At a gathering in Washington, D.C. the following day, Mitt Romney made no mention of his primary opponents and took the opportunity to rail against the President.
In the week ahead of the primaries, influential Republicans such as Wisconsin Rep. Paul Ryan, former President George H.W. Bush, and former Florida Governor Jeb Bush all endorsed Romney, trying to put to an end what has been a divisive primary.
On CBS Wednesday morning, former Republican nominee, and one time Romney opponent, John McCain called on Rick Santorum to drop out of the race saying, “It’s clear that [Romney] is the nominee,” … “I hope Rick Santorum understands that it is time for a graceful exit.”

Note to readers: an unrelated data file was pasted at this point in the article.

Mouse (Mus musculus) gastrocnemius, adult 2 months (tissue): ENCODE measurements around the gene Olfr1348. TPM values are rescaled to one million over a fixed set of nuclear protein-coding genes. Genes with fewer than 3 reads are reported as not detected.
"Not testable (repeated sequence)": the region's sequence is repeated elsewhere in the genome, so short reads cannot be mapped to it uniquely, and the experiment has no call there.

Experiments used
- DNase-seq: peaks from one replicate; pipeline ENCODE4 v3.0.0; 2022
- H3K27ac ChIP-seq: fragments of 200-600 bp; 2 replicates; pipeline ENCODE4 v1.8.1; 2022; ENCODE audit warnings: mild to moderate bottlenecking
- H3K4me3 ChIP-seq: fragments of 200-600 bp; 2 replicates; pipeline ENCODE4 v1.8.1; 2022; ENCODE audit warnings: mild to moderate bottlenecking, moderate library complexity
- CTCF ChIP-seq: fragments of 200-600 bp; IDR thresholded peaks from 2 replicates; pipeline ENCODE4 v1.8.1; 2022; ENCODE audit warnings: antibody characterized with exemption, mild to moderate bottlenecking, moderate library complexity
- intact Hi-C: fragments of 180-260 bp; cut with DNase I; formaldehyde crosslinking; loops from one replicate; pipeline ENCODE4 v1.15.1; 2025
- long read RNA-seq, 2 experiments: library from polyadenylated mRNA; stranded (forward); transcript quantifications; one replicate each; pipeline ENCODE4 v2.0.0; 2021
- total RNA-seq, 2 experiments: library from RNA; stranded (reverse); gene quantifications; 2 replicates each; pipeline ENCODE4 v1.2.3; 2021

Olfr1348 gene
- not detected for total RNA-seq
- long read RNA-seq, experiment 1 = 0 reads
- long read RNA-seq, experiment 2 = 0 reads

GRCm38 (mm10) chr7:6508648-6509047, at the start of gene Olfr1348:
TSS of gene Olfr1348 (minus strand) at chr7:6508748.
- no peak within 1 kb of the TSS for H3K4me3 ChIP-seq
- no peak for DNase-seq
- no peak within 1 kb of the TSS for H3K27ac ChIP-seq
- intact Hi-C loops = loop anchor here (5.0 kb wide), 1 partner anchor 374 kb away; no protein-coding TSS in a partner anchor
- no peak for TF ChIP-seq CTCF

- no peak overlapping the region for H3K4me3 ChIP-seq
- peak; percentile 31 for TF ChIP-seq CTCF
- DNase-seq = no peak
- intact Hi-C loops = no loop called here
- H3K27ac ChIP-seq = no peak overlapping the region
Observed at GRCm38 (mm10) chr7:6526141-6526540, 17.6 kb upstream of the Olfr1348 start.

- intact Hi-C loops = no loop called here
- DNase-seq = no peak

Despite calls for his exit Rick Santorum has vowed to persevere. The next primary is on April 24 in Santorum’s home state of Pennsylvania in what Santorum himself has described as a “must win.”
Experts question whether Santorum has the money to soldier on for the next three weeks.
On Tuesday, President Obama took a swipe at Romney, mentioning for the first time the candidate by name and signaling that the White House believes that Romney will be the eventual nominee as well.
Mitt Romney needs 1,144 delegates in order to wrap up the nomination. In the unlikely event that Romney fails to reach 1,144 delegates then the candidates would go to a brokered convention in August.